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Scleral Lenses for Keratoconus: What to Know

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A close-up of an eye with keratoconus.

Keratoconus is an eye disease affecting the cornea and can dramatically impact your quality of life. However, advancements in eye care technology have led to innovative solutions like scleral lenses, which have been a game-changer for many living with this condition.

Scleral lenses are often recommended for hard-to-fit eyes and are particularly effective in managing keratoconus. They offer an improved fit, enhanced comfort, and vision correction

What Is Keratoconus?

Keratoconus causes the cornea—the clear, dome-shaped front surface of the eye—to thin and gradually bulge outwards into a cone shape. This change in shape can result in blurred vision and increased sensitivity to light and glare.

Symptoms of Keratoconus

Those with keratoconus often experience a range of symptoms that impact their vision. One common symptom is seeing glares and halos around lights, which can be particularly noticeable in the dark.

Eye discomfort is another common symptom. It can manifest as eye irritation or headaches that come with eye pain. Another distinguishing symptom is an increased sensitivity to bright light, which can cause discomfort and further impair vision.

Some may notice a sudden decline or clouding in their vision, which can be alarming and is usually a sign that the condition has progressed.

Causes of Keratoconus

While the exact cause of keratoconus is not fully understood, it appears to be associated with a combination of genetic and environmental factors. 

Certain conditions and behaviors have been linked to the development of keratoconus, including:

What Are Scleral Lenses?

Scleral lenses are specialty, large-diameter, gas-permeable contact lenses designed to vault over the entire cornea and rest on the white part of the eye, known as the sclera.

Their unique design makes them a standout choice for those with corneal irregularities like keratoconus. They are also a good option for those with dry eyes.

How Scleral Lenses Work

The unique design of scleral lenses allows them to reshape irregular corneas into a smooth optical surface, effectively rectifying vision issues.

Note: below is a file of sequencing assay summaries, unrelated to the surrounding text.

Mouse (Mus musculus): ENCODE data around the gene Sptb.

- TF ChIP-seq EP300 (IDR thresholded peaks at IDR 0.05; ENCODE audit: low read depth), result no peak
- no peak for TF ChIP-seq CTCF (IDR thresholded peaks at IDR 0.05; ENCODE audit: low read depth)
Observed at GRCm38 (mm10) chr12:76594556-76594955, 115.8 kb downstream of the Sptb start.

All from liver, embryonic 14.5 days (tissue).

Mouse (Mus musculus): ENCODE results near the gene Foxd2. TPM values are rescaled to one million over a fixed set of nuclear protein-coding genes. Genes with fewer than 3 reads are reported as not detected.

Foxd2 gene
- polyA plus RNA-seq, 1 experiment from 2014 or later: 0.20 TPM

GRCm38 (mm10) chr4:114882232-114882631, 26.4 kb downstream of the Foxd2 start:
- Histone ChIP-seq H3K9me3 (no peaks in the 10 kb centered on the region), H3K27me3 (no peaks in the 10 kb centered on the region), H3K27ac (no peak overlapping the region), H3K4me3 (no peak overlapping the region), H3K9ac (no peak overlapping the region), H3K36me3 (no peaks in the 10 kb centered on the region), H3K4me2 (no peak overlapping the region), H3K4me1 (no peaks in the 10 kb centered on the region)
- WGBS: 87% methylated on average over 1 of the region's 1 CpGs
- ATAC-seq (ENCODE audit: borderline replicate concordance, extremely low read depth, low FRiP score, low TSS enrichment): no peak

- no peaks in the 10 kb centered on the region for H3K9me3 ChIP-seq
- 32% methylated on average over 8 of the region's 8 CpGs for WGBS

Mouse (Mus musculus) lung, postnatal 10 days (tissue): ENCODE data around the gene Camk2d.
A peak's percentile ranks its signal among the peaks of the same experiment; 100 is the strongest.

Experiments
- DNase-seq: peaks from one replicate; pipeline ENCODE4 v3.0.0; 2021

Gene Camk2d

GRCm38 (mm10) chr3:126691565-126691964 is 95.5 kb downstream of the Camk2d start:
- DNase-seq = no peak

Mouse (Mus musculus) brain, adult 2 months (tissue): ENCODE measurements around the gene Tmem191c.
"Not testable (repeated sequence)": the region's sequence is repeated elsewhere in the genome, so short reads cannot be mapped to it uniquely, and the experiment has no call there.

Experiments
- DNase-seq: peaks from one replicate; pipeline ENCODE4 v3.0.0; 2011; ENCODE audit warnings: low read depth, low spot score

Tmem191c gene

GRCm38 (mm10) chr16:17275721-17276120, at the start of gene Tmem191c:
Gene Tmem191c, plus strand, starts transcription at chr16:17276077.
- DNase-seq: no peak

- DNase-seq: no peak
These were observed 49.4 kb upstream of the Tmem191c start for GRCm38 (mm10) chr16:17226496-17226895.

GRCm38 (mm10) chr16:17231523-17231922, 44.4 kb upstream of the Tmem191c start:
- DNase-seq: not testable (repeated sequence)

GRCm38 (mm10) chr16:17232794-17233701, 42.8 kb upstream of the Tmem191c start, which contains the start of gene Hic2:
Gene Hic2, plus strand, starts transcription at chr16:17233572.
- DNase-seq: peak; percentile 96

The scleral lenses create a space between the cornea and the backside of the lens itself, providing a reservoir for fluid that provides continuous hydration to the cornea.

Types of Scleral Contact Lenses

While all scleral lenses share the same basic design, there are variations in size and where they sit on the eye:

  • Full scleral
  • Corneoscleral
  • Semi-scleral lenses

Your eye doctor can help you pick the right style for your condition.

Full Scleral Lenses

These are the largest type of scleral lenses and offer the most coverage. They rest on the sclera and vault over the entire cornea, making them ideal for severe cases of keratoconus.

Corneo-Scleral & Semi-Scleral Lenses

Corneoscleral and semi-scleral lenses are smaller and rest near the junction between the cornea and the sclera, making them suitable for milder cases of keratoconus.

Benefits of Scleral Lenses for Keratoconus

Scleral lenses offer several benefits for individuals with keratoconus.

Improved Visual Acuity

One of the primary advantages of scleral lenses is their ability to improve visual acuity. Scleral lenses can enhance vision quality by creating a smooth, regular surface over the irregular cornea, providing crisp, clear sight.

Comfort & Stability

Scleral lenses offer exceptional comfort and stability. They don’t move around on the eye like traditional contact lenses can, reducing the risk of lens dislodgement and providing consistent vision correction throughout the day.

A close-up of a contact lens being cleaned using a cleaning solution.

Caring for Scleral Contact Lenses

The health of your eyes is paramount, and the upkeep of your lenses plays a crucial role in protecting them. Here are some essential guidelines to follow:

  • Always clean your hands before inserting or taking out your contact lenses. 
  • Always remove your lenses before you sleep. The risk of infection can increase by eight-fold if you wear them while sleeping.
  • Avoid exposing your lenses to water, as they may carry harmful germs. Refrain from wearing them during swimming or while taking a shower.
  • Use a disinfecting solution specifically designed for contact lenses to clean them.
  • Clean your contact lens case with the same solution and replace it every quarter.

If you notice any redness or discomfort in your eyes, take out your contact lenses at once and see your eye doctor.

Your Journey to Clearer Vision with Foothill Optometry Group

At Foothill Optometry Group, we understand visual health is not a one-size-fits-all situation. That’s why we strive to provide personalized, high-quality options for your prescription needs, including scleral lenses for complex vision needs like keratoconus.

Let us guide you on your path to a clearer vision. Book your appointment today!

Written by Total Vision

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